BeehiveBy beehive.govt.nz
    5 days ago
  • Building consent numbers at an all-time high
    A record 41,028 new homes have been consented in the year ended March 2021 March 2021 consent numbers the highest since the 1940s Record number of new homes consented in Auckland The number of new homes consented is at an all-time high, showing a strong and increasing pipeline of demand ...
    BeehiveBy beehive.govt.nz
    5 days ago
  • Whānau-centred support for parents and tamariki
    Up to 60 whānau in Counties Manukau will be supported through the first three years of their parenthood by a new whānau-centred model of care, said Associate Health Minister, Hon Aupito William Sio. “Providing this support to young parents is something we have to get right. It’s a priority both ...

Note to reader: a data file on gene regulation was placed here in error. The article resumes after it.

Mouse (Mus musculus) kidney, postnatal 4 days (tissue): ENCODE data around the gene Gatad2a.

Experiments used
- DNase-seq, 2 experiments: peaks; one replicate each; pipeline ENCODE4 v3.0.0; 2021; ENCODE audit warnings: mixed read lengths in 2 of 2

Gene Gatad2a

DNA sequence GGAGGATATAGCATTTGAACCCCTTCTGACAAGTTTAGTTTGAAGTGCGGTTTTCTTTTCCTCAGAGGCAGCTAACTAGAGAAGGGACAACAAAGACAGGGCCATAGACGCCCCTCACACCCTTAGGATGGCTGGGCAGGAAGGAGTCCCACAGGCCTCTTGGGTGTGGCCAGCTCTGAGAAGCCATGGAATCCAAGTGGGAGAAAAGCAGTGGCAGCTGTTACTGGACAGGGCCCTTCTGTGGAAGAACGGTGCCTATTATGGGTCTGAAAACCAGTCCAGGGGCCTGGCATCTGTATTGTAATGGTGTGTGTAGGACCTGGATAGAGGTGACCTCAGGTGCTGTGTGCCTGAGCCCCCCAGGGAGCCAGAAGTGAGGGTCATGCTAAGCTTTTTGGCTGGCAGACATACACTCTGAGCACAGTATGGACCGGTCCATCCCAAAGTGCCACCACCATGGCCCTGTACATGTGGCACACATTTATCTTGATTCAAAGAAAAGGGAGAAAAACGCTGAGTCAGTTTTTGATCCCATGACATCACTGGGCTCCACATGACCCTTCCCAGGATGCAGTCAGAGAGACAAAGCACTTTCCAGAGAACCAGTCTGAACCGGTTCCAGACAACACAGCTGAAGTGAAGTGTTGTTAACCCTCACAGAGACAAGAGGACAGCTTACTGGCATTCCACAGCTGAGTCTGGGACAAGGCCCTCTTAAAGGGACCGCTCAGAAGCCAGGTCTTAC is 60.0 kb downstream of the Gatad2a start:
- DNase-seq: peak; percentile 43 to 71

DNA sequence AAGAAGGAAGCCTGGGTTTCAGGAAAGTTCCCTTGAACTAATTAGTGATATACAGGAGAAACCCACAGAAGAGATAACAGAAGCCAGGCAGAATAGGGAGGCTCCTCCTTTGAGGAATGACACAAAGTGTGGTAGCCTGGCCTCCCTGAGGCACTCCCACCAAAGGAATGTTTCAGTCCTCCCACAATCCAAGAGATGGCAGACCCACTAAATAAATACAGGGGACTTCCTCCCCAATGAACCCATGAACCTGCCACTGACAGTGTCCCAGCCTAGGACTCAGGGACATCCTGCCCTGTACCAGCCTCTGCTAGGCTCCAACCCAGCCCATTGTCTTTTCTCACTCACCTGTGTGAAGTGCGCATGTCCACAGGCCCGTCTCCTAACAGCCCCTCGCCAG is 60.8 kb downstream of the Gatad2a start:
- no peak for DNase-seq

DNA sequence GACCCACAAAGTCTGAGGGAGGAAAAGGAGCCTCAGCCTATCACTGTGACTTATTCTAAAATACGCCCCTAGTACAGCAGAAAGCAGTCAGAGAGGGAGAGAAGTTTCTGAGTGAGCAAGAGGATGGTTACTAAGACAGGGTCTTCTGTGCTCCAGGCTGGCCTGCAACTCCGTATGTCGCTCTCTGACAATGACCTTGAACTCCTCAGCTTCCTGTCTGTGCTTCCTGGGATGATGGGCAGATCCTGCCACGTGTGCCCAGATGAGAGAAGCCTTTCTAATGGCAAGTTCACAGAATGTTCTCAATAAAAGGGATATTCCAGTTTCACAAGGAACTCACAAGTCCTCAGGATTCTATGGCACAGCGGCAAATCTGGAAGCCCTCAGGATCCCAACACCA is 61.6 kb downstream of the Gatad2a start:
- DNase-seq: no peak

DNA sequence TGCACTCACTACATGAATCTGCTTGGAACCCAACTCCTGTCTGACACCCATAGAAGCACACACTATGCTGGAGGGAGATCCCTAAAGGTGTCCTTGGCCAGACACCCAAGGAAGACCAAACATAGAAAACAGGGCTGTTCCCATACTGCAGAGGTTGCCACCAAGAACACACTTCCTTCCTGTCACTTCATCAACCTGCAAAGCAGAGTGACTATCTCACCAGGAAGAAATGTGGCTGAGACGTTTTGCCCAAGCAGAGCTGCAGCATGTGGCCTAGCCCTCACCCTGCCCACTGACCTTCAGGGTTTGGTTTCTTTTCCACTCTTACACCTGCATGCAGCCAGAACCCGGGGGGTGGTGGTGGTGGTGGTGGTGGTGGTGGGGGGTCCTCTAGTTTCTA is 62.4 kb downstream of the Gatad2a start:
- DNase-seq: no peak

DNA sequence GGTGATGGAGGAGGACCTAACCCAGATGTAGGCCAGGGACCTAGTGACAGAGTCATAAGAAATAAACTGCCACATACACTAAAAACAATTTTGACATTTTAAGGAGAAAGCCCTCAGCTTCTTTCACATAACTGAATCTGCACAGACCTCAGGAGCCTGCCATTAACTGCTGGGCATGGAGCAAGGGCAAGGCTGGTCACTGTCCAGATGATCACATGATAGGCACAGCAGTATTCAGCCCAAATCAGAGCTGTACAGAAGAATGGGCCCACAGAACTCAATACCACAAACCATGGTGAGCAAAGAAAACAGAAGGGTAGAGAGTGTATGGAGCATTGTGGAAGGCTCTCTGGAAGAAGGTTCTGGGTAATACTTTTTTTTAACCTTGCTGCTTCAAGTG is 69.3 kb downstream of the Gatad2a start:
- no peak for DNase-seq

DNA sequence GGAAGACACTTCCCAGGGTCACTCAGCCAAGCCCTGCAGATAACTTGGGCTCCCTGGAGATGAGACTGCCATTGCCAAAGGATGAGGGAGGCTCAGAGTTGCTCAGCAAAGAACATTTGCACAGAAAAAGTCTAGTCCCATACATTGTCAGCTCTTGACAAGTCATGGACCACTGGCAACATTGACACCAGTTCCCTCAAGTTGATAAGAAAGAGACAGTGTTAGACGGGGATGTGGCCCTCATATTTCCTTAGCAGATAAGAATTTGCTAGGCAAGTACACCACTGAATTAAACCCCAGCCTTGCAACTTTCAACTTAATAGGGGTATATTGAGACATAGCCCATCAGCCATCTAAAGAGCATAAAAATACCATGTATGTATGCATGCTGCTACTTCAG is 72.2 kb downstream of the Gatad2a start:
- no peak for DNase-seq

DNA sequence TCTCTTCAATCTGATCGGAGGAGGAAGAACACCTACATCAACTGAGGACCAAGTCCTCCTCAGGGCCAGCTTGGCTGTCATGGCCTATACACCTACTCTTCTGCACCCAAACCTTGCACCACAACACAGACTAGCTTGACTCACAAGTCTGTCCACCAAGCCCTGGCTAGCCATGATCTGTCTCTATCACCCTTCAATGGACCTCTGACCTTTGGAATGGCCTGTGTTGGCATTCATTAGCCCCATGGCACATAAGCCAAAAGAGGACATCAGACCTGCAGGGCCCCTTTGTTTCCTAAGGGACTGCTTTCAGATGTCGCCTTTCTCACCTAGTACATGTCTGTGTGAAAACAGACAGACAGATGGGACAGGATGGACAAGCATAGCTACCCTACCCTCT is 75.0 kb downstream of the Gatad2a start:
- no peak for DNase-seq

BeehiveBy beehive.govt.nz
    5 days ago
  • NZ backs moves to improve global access to COVID vaccines
    New Zealand welcomes and strongly supports the announcement made by the United States Trade Representative to work for a waiver of IP protections on COVID-19 vaccines at the WTO, Trade Minister Damien O’Connor said. “New Zealand supports equitable access to COVID vaccines for all. No one is safe from the ...
    BeehiveBy beehive.govt.nz
    5 days ago
  • Tourism communities: support, recovery and re-set plan
    TIHEI MAURI ORA Tuia te whakapono Tuia te tumanako Tuia te aroha Tuia te hunga ora Ki te hunga ora Tihei Mauri ora Ka nui te mihi ki a koutou Tena koutou, tena koutou, tena koutou katoa. Thank you, Hilary and thank you, Chris, and everyone at TIA for this ...
    BeehiveBy beehive.govt.nz
    5 days ago
  • Support, recovery and re-set plan for tourism communities
    Five South Island tourist communities targeted for specialist support Pressure on Māori tourism operators and Conservation facilities recognised Domestic and international-facing tourism agencies put on more secure footing Long-term plan to re-set tourism with a focus on sustainability, industry standards and regional economic diversification A plan to ensure the immediate ...